Now I am thinking through all of the different options to help Kyle cope with the sounds this year in basketball.  I have really thought about ear muffs or ear plugs.  I really don't think that this is a good idea as the other kids will most likely find this a good thing to make fun of.  I also have the concern that he won't be able to hear what the coach is saying, which is also just as important.  I could request that they don't use the whistle and just roll the balls around instead of bouncing them!!  Obviously I am just kidding about that one.  What is the answer?  Is there a good answer?  I haven't figured this one out and I welcome any thoughts and suggestions.

Tuesday, November 9, 2010

Structure and Limits

     Kyle was asleep by 6:30 last night.  This is very unusual and when this happens one needs to be prepared to be up with him at some horrific hour in the middle of the night when he wakes up and can't go back to sleep.  To our amazement he didn't wake up until this morning when he was woken up to get ready for school.  I don't recall him ever sleeping twelve hours in a row before.  So, what led up to Kyle falling asleep so early?  Well, the events that led up to that were frustrating. 
     All children (adults too), especially those on the spectrum, need structure and clear set limits.  They function better.  Without structure and rules there would be chaos.  Chaos contributes to sensory overload and meltdowns.  I try to maintain the structure and set appropriate limitis in Kyle's world, and for the most part it works.  Yesterday was one of those exceptions.
     Monday through Friday Kyle goes to school.  My husband drops him off in the morning on the way to work and I pick him up when he gets out at three.  He does his reading homework in the car on the way home, that helps him focus.  When we get home I send the two little ones to their room to play and Kyle and I stay in the living room area.  Kyle sits at the kitchen table and does his homework.  I monitor him to make sure he is doing his homework and help him if he has any questions.  Ninety-nine percent of this time is spent by me helping to keep him on task.  When he is focused it takes him less than three minutes to do his math homework.  He also knows the rules, no playing until homework is done.  He has come a long way being able to come home and being able to transition right away to homework.  Yesterday, not so much.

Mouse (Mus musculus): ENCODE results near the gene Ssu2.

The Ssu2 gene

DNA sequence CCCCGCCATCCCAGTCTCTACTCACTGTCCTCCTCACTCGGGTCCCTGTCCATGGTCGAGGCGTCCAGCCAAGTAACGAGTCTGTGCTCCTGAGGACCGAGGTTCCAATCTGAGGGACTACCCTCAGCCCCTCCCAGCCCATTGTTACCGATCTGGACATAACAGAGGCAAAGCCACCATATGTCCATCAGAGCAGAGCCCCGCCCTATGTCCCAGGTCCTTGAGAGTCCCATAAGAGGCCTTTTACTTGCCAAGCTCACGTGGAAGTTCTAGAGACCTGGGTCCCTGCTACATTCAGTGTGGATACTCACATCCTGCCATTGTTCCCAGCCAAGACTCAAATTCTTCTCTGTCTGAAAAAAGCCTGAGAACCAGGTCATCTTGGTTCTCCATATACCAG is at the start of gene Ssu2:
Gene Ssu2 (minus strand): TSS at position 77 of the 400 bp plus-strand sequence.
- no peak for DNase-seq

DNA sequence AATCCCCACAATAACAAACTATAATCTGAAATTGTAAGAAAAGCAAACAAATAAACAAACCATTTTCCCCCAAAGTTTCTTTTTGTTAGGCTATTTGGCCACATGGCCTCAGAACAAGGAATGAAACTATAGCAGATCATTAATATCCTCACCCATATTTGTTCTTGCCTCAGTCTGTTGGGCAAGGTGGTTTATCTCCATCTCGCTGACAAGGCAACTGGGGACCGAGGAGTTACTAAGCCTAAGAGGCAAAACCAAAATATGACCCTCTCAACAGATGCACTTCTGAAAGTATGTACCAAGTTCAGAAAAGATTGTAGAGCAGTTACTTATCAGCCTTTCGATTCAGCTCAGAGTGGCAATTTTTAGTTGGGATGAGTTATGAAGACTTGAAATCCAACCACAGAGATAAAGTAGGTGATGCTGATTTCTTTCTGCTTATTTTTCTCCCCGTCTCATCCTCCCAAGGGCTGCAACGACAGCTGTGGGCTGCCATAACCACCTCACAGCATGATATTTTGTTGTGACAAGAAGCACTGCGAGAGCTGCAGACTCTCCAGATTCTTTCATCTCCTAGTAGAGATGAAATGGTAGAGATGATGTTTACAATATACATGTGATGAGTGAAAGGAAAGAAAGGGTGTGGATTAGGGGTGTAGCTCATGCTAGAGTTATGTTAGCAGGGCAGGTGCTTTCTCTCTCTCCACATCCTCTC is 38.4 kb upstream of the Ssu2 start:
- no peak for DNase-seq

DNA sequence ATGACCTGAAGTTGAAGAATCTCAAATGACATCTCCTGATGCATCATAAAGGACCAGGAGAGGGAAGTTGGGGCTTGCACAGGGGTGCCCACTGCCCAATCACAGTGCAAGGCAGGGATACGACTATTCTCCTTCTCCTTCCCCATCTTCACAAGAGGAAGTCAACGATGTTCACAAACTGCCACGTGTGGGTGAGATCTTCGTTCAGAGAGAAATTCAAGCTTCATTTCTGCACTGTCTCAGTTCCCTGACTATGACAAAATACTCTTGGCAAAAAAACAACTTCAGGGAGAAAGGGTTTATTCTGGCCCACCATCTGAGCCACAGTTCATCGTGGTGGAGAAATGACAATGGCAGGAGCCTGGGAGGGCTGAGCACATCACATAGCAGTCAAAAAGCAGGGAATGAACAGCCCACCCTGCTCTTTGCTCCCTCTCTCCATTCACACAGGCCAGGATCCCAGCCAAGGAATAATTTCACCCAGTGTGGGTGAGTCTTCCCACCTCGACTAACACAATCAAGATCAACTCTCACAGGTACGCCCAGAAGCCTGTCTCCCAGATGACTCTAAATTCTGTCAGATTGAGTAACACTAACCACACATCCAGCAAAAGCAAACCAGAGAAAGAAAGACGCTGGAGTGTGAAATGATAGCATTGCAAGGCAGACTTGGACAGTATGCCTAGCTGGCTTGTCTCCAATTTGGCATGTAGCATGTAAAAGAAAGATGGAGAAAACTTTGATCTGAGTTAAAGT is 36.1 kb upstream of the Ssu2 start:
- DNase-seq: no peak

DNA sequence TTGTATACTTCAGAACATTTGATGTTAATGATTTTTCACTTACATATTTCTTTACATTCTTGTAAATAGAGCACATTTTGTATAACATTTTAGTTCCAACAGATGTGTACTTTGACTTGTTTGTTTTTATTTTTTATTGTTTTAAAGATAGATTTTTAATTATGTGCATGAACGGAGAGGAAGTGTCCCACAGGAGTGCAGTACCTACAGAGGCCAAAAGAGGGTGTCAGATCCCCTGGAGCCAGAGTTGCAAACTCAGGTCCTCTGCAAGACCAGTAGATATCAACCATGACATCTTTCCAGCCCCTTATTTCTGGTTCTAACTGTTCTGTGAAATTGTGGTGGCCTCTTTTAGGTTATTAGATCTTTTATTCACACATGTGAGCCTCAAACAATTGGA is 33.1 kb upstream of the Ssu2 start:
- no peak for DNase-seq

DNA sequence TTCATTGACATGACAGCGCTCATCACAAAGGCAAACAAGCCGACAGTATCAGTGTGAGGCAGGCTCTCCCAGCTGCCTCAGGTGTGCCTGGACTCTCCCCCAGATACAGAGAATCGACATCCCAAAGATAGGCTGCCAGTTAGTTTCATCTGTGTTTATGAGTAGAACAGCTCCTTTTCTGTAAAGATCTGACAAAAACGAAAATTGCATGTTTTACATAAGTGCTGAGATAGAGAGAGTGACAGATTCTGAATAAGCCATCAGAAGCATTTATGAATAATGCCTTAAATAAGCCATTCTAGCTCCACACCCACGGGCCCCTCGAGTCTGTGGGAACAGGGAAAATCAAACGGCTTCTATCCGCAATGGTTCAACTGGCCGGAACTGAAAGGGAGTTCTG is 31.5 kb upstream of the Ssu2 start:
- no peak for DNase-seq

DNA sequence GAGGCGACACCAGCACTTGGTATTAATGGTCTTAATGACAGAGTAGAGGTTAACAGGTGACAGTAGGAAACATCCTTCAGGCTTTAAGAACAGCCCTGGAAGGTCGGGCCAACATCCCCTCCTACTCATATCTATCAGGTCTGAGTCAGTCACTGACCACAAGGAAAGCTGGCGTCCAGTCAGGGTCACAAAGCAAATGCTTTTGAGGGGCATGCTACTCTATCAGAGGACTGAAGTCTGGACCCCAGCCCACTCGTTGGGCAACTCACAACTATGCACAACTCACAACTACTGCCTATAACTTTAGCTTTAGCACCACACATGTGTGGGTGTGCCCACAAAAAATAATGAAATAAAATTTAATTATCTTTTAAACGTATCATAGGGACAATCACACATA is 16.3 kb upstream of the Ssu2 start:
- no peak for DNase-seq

His class is doing a unit on Native Americans.  He has to do a project on the Wampanoag.  I knew that he would need a lot of hand holding, and I was prepared for that, but I will not do it for him, and as stubborn as he is I am much more.  He has had this project for quite some time, it is due tomorrow.  I helped him by breaking the project down in smaller pieces.  I picked up a few books from the library.  I even took him to a presentation at the library on Native Americans and there is also one tonight that I am taking him to.  These presentations are geared towards children and are a lot of fun.  I even bought him the book that the author presented at the library and she signed it for him.  His project is almost done.  He only has to write a couple more sentences and then paste everything on his poster board.  He could have finished it yesterday in five minutes, but he absolutely refused.
     The first forty-five minutes after we got home from school was spent trying to get Kyle to do his homework.  He refused.  There isn't anyway I can force him to do it, but I can make sure that he was sorry he didn't.  Knowing that we still had Tuesday after school to finish it, I allowed him to go in his room.  This was under the condition of no TV, video games etcetera.  He had to be in his bed.  He rathered this than doing his homework. 
     I called for the little ones.  I told them they could come back out and play in the living room.  They had the TV on as well.  A couple minutes later Kyle comes out and tells me he is ready to do his homework.  This is great!!  I thought we were getting somewhere.  I explained to him that we could work on his homework, but that I wasn't going to send the little ones out of the room.  He had his chance, and it isn't fair to the little ones.  He kept telling them they needed to leave, refused to work on his homework and ended up back in his room.  He came out again.  He wouldn't focus, he wanted to come out so he could watch TV.  I tried helping him stay on task, and he got very frustrated with me.  I told him that he was going to get three strikes.  At the third strike he would lose his XBox 360.  He reached the third strike and I sent him to his room to retrieve his XBox 360.  He cried and had a meltdown.  He kept saying things to me like, "Now I get to take something of yours" and other stuff that I just blocked out.  Ignoring this behavior makes it stop because the child isn't getting a reaction.  Sometimes you get further by staying calm.  Reacting to this sort of stuff doesn't do anything but escalate the situation which isn't positive for anyone.  Back to his room again he was sent.